News from the Columbia Climate School

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Welcome to the LARISSA Cruise!

Right now, everyone is busy working in port. There is cargo to load, labs to set up, and endless problems to solve. But it will all be worth it once we set sail on January 2nd.


Here’s the Research Vessel Nathaniel B. Palmer, otherwise known as the NBP

And here’s cargo being moved to one of the ships. I’m not sure if it’s for us or for the ship docked next to us. You can see the US Antarctic Program logo on the container.


I don’t have any science to report on yet, but I’ve been learning a lot. Docks are really exciting places because there are so many different projects going on at once. A big part of working on a ship is helping other people, so I spent most of yesterday helping the people who take samples of mud from the seafloor. You’ll learn more about why they do that later on, but they didn’t need me to understand – they just needed help. Once they get the mud, which they call sediment, on the ship, there has to be a way to store it. It turns out that the best way to do this is to take PVC plastic rain gutters and cut them so that the sediment can go inside them. It’s the cutting that takes so long, because it has to be done very neatly and carefully. Here’s what we used to do it:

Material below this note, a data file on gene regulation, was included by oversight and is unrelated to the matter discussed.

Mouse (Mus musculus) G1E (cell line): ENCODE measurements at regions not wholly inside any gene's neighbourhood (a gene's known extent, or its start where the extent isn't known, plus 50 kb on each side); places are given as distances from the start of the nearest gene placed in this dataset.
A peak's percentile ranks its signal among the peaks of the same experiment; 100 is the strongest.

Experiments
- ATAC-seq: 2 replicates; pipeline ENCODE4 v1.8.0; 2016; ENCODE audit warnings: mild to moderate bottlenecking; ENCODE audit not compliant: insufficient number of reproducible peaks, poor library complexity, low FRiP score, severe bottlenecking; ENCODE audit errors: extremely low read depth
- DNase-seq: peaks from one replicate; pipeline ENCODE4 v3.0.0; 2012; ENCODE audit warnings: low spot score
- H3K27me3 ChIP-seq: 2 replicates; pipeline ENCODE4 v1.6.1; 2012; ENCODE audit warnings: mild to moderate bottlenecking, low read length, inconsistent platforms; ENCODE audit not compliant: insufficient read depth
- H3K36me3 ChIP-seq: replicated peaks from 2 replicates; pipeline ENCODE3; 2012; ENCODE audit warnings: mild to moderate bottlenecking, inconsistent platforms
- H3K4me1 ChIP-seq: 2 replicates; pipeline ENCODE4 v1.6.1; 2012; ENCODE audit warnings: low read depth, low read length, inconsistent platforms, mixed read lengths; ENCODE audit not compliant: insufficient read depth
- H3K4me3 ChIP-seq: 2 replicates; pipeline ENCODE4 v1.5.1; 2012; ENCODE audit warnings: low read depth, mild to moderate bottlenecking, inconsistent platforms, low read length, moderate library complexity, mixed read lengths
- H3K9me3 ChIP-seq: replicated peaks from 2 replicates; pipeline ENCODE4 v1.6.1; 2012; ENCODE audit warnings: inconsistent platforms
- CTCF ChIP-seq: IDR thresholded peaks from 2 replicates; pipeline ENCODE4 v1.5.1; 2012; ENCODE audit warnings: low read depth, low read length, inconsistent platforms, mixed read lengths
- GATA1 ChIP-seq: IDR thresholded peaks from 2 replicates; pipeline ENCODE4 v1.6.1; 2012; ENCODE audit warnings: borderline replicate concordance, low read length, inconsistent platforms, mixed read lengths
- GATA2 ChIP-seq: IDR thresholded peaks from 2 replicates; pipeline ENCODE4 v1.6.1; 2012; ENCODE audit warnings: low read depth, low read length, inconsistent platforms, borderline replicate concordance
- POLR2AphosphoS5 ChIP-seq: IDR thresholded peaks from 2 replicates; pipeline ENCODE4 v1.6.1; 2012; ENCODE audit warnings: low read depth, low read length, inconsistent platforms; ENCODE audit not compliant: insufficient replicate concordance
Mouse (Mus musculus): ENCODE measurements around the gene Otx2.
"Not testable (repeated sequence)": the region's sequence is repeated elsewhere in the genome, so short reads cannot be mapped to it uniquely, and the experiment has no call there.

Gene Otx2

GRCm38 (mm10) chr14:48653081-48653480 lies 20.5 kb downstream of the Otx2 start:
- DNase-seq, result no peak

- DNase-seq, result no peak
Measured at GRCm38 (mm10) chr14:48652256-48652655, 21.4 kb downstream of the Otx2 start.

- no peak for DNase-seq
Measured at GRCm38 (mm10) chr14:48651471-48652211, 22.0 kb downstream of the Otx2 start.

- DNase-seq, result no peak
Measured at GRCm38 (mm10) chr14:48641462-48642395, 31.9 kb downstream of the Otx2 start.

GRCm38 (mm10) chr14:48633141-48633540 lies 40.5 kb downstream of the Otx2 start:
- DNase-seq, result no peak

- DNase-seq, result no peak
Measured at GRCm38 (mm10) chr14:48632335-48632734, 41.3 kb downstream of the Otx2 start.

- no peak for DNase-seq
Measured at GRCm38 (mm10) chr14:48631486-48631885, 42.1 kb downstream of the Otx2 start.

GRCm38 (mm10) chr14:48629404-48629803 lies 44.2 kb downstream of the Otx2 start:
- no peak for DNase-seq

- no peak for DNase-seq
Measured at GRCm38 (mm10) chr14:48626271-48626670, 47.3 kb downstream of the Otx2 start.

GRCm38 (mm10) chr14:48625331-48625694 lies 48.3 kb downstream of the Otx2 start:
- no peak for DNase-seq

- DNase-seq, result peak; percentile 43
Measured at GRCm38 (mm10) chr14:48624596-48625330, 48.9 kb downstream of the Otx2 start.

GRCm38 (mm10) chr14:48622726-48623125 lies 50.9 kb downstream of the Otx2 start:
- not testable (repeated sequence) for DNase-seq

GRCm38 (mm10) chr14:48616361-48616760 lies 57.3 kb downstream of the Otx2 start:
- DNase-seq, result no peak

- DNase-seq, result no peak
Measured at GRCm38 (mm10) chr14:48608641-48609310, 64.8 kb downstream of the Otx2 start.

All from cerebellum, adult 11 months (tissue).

That’s called a bandsaw, and it has a very sharp blade. That white stuff you see is little pieces of PVC. I was covered in it by the end of the day! But we got the work done, which is the important part.

Science for the Planet: In these short video explainers, discover how scientists and scholars across the Columbia Climate School are working to understand the effects of climate change and help solve the crisis.
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